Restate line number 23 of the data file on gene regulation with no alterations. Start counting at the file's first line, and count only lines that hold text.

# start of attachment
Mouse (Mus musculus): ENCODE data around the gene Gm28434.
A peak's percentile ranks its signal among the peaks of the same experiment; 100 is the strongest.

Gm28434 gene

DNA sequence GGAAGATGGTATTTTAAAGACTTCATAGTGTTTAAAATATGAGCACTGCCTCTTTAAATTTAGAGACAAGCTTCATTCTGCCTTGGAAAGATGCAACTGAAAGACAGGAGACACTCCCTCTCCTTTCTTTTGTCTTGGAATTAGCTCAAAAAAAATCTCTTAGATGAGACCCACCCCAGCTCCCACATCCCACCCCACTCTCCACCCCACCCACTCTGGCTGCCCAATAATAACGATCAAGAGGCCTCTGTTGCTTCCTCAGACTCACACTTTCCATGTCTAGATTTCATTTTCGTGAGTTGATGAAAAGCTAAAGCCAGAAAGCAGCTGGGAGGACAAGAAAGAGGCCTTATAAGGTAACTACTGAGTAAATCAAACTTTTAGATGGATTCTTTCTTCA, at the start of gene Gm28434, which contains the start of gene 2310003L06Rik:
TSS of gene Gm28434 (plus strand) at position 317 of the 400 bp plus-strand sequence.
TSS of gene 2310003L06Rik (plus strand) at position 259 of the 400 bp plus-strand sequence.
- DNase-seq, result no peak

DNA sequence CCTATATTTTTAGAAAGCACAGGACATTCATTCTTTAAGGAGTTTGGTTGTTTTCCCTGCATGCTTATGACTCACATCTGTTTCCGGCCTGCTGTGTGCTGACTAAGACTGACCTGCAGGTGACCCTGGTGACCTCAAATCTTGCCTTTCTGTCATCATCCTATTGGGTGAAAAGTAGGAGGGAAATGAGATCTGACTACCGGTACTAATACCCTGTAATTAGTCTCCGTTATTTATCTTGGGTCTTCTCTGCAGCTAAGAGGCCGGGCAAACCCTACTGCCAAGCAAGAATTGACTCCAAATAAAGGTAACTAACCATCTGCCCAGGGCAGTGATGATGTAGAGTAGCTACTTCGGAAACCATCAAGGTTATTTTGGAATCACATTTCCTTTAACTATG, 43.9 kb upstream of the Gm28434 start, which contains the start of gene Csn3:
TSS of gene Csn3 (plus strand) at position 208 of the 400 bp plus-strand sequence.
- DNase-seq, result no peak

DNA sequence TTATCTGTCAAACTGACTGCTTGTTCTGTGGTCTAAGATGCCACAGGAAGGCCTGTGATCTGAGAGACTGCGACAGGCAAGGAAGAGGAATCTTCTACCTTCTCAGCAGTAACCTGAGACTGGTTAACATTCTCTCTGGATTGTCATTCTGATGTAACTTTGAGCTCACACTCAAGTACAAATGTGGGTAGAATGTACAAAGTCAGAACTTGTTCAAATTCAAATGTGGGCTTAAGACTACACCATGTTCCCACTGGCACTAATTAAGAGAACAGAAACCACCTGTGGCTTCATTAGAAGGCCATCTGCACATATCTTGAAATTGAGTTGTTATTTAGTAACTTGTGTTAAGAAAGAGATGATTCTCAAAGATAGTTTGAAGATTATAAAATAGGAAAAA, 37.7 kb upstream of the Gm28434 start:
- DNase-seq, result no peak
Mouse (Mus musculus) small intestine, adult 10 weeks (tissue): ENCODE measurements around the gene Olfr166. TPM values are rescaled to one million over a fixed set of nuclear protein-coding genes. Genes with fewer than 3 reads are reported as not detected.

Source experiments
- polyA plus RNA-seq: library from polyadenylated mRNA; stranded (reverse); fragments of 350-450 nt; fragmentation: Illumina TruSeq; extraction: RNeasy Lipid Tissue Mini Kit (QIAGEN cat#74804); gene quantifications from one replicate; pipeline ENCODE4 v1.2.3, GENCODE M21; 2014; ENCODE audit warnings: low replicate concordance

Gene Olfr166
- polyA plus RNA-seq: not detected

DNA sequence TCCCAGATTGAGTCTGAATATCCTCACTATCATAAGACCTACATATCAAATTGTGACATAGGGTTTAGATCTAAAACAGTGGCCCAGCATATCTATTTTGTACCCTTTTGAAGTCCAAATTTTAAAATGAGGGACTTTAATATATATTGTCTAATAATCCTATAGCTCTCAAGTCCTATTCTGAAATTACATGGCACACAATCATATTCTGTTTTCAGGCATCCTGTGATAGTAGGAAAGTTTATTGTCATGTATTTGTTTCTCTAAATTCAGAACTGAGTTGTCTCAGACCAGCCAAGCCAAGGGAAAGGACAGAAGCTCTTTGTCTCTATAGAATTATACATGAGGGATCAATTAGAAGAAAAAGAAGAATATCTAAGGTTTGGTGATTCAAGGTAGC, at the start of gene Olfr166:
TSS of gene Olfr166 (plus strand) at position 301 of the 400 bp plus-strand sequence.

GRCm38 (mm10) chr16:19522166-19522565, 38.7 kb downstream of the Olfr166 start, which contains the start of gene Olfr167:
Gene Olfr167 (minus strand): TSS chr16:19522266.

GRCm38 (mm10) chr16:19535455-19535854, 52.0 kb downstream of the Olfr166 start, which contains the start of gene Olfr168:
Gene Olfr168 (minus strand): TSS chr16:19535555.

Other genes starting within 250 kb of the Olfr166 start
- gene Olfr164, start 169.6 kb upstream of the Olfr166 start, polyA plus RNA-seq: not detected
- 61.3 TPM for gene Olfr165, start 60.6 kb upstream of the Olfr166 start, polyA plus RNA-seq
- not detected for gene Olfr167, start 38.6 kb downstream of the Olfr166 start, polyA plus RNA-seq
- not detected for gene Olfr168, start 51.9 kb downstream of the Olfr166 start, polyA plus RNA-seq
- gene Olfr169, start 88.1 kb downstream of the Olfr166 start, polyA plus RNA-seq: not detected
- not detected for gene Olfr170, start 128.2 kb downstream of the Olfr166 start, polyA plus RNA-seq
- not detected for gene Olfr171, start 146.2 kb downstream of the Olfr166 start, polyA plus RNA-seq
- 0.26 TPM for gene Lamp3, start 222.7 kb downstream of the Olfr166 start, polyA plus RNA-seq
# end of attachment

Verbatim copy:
Gene Olfr168 (minus strand): TSS chr16:19535555.